4clojure答案(二)

4clojure答案(一):

https://okayjam.com/index.php/2017/04/17/4clojure答案(一)/

#62

(= (take 5 (__ #(* 2 %) 1)) [1 2 4 8 16])
(= (take 100 (__ inc 0)) (take 100 (range)))
(= (take 9 (__ #(inc (mod % 3)) 1)) (take 9 (cycle [1 2 3])))

(fn r [f %]
(cons % (lazy-seq (r f (f %)))))

#63

(= (__ #(> % 5) [1 3 6 8]) {false [1 3], true [6 8]})
(= (__ #(apply / %) [[1 2] [2 4] [4 6] [3 6]])
{1/2 [[1 2] [2 4] [3 6]], 2/3 [[4 6]]})
(= (__ count [[1] [1 2] [3] [1 2 3] [2 3]])
{1 [[1] [3]], 2 [[1 2] [2 3]], 3 [[1 2 3]]})

#(apply merge-with concat (map (fn [x] {(%1 x) [x]}) %2))

(merge-with concat
	  {"Lisp" ["Common Lisp" "Clojure"]
	   "ML" ["Caml" "Objective Caml"]}
	  {"Lisp" ["Scheme"]
	   "ML" ["Standard ML"]})
;;=> {"Lisp" ("Common Lisp" "Clojure" "Scheme"), "ML" ("Caml" "Objective Caml" "Standard ML")}
#64

(= 15 (reduce __ [1 2 3 4 5]))
(= 0 (reduce __ []))
(= 6 (reduce __ 1 [2 3]))

+

#65

(= :map (__ {:a 1, :b 2}))
(= :list (__ (range (rand-int 20))))
(= :vector (__ [1 2 3 4 5 6]))
(= :set (__ #{10 (rand-int 5)}))
(= [:map :set :vector :list] (map __ [{} #{} [] ()]))

(comp {\# :set \{ :map \[ :vector \c :list} first str)

#({\# :set \{ :map \[ :vector \c :list} (nth (str %) 0))

 

#66

(= (__ 2 4) 2)
(= (__ 10 5) 5)
(= (__ 5 7) 1)
(= (__ 1023 858) 33)

(fn [x y] (if (zero? y) x (recur y (rem x y))))

#67

(= (__ 2) [2 3])
(= (__ 5) [2 3 5 7 11])
(= (last (__ 100)) 541)

(fn [n]
(take n
(filter
(fn [x]
(not-any? #(= 0 (mod x %)) (range 2 x))) (iterate inc 2))))

(fn [r c]
(take c
(remove #(some (fn [i] (= (mod % i) 0)) (r 2 %))
(r 2 1e3))))
range

#68

(= __
(loop [x 5
result []]
(if (> x 0)
(recur (dec x) (conj result (+ 2 x)))
result)))

[7 6 5 4 3]

#69

(fn [f & m]
(reduce
(fn [m [k v]] (conj m [k (if (m k) (f (m k) v) v)]))
{}
(apply concat (map seq m))))

#70

(fn [s]
  (sort-by clojure.string/lower-case
    (re-seq #"[A-Za-z]+" s)))

#71

last

#72

reduce +

#84

Write a function which generates the transitive closure of a binary relation. The relation will be represented as a set of 2 item vectors.

(let [divides #{[8 4] [9 3] [4 2] [27 9]}]
(= (__ divides) #{[4 2] [8 4] [8 2] [9 3] [27 9] [27 3]}))

(let [more-legs
#{[“cat” “man”] [“man” “snake”] [“spider” “cat”]}]
(= (__ more-legs)
#{[“cat” “man”] [“cat” “snake”] [“man” “snake”]
[“spider” “cat”] [“spider” “man”] [“spider” “snake”]}))

(let [progeny
#{[“father” “son”] [“uncle” “cousin”] [“son” “grandson”]}]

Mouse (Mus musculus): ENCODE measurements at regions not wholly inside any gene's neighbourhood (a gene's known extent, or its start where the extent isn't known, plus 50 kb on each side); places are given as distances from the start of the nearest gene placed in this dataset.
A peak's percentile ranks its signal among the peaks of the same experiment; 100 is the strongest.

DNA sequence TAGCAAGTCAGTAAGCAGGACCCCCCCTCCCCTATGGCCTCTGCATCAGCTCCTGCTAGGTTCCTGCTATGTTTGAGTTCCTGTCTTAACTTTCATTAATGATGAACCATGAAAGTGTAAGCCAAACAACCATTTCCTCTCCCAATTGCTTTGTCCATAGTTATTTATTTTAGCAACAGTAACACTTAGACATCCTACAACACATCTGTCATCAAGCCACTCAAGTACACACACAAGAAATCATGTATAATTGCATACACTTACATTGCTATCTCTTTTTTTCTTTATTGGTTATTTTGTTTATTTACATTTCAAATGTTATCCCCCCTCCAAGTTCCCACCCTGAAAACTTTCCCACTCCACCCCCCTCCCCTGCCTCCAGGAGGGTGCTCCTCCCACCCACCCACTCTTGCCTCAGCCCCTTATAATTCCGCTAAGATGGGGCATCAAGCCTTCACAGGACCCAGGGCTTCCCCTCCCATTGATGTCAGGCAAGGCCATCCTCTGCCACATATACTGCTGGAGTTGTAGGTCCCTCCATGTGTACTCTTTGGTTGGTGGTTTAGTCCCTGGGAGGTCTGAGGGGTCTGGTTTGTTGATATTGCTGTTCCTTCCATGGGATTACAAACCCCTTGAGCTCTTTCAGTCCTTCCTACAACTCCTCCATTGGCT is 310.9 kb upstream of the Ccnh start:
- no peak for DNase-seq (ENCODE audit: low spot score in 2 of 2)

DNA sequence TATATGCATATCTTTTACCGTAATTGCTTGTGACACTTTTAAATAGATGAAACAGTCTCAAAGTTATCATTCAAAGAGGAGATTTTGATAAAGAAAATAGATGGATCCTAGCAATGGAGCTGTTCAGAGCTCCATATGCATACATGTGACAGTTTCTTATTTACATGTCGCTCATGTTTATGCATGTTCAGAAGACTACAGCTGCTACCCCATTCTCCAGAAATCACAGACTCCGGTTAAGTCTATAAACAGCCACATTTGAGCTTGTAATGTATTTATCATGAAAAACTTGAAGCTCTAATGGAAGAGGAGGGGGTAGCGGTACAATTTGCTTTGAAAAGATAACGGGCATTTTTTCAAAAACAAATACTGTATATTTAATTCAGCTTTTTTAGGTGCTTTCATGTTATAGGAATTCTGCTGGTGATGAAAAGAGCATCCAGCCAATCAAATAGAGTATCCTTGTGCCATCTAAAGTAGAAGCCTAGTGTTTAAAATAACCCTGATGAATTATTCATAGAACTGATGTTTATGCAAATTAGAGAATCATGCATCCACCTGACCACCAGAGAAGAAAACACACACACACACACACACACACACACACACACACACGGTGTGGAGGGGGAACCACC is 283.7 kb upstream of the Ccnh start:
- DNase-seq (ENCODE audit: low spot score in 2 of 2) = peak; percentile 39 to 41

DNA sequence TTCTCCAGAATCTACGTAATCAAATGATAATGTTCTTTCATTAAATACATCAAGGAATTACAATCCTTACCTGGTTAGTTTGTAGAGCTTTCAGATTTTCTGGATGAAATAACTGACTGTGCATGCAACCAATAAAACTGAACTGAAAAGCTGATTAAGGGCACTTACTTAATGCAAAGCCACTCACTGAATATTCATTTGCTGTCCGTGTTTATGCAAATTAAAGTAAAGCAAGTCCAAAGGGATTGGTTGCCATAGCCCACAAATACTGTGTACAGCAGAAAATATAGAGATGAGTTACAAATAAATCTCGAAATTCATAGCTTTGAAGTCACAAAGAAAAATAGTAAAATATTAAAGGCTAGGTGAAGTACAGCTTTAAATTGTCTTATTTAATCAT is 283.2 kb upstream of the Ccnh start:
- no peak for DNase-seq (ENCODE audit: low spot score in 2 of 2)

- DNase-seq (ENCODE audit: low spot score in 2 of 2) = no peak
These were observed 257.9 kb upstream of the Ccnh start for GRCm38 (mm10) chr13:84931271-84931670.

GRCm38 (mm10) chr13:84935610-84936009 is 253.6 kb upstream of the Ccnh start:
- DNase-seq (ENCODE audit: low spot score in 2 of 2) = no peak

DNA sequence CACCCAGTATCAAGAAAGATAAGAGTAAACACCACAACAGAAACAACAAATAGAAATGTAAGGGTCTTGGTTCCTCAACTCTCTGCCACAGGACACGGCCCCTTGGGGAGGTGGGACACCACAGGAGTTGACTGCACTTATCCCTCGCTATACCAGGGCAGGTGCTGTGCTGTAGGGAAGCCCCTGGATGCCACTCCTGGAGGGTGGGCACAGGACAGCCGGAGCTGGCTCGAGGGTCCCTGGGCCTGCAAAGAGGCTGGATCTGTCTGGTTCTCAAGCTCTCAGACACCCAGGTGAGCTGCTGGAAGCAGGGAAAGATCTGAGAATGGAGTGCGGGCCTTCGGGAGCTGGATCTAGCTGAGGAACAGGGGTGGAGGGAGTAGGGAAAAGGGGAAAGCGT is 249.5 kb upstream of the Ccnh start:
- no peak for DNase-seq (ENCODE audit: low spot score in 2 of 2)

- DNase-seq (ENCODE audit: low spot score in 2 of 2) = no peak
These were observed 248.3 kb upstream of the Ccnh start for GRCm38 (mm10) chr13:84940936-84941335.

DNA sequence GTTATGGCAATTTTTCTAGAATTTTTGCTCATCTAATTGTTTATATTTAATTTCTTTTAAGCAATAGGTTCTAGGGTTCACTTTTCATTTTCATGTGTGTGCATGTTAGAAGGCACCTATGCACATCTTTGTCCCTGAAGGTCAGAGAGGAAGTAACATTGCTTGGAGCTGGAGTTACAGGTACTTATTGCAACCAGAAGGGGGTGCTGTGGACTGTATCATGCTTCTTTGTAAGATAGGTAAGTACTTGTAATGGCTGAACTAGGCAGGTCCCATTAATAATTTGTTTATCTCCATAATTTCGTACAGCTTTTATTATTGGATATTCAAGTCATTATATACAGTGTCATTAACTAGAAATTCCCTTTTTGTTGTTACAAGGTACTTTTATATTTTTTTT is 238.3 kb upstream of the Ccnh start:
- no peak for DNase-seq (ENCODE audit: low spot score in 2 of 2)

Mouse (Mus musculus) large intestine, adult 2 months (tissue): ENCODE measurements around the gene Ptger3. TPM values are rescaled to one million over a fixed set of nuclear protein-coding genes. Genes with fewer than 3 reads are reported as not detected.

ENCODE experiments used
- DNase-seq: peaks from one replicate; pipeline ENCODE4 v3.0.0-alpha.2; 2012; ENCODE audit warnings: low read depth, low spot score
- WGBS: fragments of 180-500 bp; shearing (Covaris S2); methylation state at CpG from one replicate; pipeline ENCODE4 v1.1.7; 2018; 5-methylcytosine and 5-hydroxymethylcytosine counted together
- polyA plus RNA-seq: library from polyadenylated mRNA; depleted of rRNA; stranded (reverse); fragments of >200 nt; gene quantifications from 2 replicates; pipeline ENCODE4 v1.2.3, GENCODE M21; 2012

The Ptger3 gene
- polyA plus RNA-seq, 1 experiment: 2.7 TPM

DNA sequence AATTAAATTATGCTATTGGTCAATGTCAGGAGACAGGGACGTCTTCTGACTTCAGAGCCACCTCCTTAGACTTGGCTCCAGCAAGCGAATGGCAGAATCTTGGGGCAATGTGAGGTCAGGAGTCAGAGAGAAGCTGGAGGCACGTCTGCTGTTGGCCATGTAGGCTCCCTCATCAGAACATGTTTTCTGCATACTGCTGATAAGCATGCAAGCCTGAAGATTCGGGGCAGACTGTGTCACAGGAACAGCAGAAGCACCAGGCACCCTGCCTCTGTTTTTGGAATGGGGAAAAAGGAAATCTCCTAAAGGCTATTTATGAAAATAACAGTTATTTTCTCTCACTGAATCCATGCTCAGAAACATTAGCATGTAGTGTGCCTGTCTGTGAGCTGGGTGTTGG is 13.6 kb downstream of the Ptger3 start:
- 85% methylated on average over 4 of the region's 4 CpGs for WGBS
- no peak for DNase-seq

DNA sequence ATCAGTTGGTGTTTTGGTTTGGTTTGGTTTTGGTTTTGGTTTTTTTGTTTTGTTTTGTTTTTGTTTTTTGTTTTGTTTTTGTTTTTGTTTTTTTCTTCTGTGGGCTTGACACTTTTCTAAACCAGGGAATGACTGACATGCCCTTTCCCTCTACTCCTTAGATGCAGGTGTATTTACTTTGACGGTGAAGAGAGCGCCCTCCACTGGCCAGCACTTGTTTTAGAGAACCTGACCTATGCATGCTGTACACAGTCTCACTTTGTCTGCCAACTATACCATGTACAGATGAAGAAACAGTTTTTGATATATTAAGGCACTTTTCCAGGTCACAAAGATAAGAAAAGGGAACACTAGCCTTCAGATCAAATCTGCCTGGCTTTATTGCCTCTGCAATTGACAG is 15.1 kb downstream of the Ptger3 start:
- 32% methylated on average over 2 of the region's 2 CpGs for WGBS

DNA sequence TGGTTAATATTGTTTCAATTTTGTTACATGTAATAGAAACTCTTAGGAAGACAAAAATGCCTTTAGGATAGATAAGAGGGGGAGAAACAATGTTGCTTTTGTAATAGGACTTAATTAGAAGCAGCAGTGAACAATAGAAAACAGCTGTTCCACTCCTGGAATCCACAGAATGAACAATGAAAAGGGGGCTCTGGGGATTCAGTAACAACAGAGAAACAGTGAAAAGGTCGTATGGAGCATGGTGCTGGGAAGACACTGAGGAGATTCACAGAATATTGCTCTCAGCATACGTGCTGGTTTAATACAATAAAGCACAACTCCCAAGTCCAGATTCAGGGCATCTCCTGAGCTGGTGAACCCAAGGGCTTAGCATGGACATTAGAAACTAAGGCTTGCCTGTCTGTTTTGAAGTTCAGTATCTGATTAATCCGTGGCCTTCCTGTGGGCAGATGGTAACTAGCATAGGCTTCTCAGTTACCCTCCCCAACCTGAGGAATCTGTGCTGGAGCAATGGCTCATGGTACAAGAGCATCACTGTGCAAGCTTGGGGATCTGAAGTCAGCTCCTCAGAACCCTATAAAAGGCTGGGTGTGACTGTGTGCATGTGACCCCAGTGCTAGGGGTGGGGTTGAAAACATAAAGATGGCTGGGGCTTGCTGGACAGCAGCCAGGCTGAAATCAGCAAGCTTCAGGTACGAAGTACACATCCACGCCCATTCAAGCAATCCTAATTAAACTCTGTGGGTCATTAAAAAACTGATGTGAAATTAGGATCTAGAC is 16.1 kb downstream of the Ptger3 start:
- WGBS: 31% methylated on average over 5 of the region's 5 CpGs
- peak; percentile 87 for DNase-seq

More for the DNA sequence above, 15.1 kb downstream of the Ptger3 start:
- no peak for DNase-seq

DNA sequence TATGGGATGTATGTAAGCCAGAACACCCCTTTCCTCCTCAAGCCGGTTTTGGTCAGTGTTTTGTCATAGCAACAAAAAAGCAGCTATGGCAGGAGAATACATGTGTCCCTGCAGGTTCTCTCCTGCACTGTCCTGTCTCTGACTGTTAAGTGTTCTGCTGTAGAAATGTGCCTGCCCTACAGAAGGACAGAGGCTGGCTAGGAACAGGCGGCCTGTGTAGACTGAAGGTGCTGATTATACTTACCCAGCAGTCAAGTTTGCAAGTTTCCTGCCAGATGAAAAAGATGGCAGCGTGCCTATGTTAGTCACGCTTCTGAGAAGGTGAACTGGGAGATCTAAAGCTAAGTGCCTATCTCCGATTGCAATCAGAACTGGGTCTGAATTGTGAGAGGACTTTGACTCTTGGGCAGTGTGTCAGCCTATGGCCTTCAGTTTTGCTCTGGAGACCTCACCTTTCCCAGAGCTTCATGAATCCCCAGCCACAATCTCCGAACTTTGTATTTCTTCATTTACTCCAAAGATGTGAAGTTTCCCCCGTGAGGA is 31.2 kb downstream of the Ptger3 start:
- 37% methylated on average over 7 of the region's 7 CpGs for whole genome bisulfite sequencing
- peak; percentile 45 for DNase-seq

(= (__ progeny)
#{[“father” “son”] [“father” “grandson”]
[“uncle” “cousin”] [“son” “grandson”]}))
(let [progeny
#{[“father” “son”] [“uncle” “cousin”] [“son” “grandson”]}]
(= (__ progeny)
#{[“father” “son”] [“father” “grandson”]
[“uncle” “cousin”] [“son” “grandson”]}))

(fn f [s]
(#(if (= % s) s (f %))
(set (for [[a b] s [c d] s]
[a (if (= b c) d b)]))))

 

#85

Write a function which generates the power set of a given set. The power set of a set x is the set of all subsets of x, including the empty set and x itself.

#{} #{1}})
(= (__ #{1 :a}) #{#{1 :a} #{:a} #{} #{1}})

(= (__ #{}) #{#{}})

(= (__ #{1 2 3})
#{#{} #{1} #{2} #{3} #{1 2} #{1 3} #{2 3} #{1 2 3}})

(= (count (__ (into #{} (range 10)))) 1024)
(= (count (__ (into #{} (range 10)))) 1024)
(fn [r u]
(r (fn [a e]
(r #(conj % (conj %2 e)) a a))
#{#{}} u))
reduce

#86

Happy numbers are positive integers that follow a particular formula: take each individual digit, square it, and then sum the squares to get a new number. Repeat with the new number and eventually, you might get to a number whose squared sum is 1. This is a happy number. An unhappy number (or sad number) is one that loops endlessly. Write a function that determines if a number is happy or not.

(= (__ 7) true)

(= (__ 986543210) true)

(= (__ 2) false)

(= (__ 3) false)
(= (__ 3) false)

#(or (= % 1)
(if (= % 4) false
(recur
(reduce (fn [a c] (+ a (* (- (int c) 48) (- (int c) 48))))
0 (str %)))))

#88

Write a function which returns the symmetric difference of two sets. The symmetric difference is the set of items belonging to one but not both of the two sets.

(= (__ #{1 2 3 4 5 6} #{1 3 5 7}) #{2 4 6 7})

(= (__ #{:a :b :c} #{}) #{:a :b :c})

(= (__ #{} #{4 5 6}) #{4 5 6})

(= (__ #{[1 2] [2 3]} #{[2 3] [3 4]}) #{[1 2] [3 4]})

reduce #((if (% %2) disj conj) % %2)

#89

Graph Tour

Difficulty: Hard
Topics: graph-theory
Starting with a graph you must write a function that returns true if it is possible to make a tour of the graph in which every edge is visited exactly once.

The graph is represented by a vector of tuples, where each tuple represents a single edge.

The rules are:

– You can start at any node.
– You must visit each edge exactly once.
– All edges are undirected.

(= true (__ [[:a :b]]))

(= false (__ [[:a :a] [:b :b]]))

(= false (__ [[:a :b] [:a :b] [:a :c] [:c :a]
[:a :d] [:b :d] [:c :d]]))

(= true (__ [[1 2] [2 3] [3 4] [4 1]]))

(= true (__ [[:a :b] [:a :c] [:c :b] [:a :e]
[:b :e] [:a :d] [:b :d] [:c :e]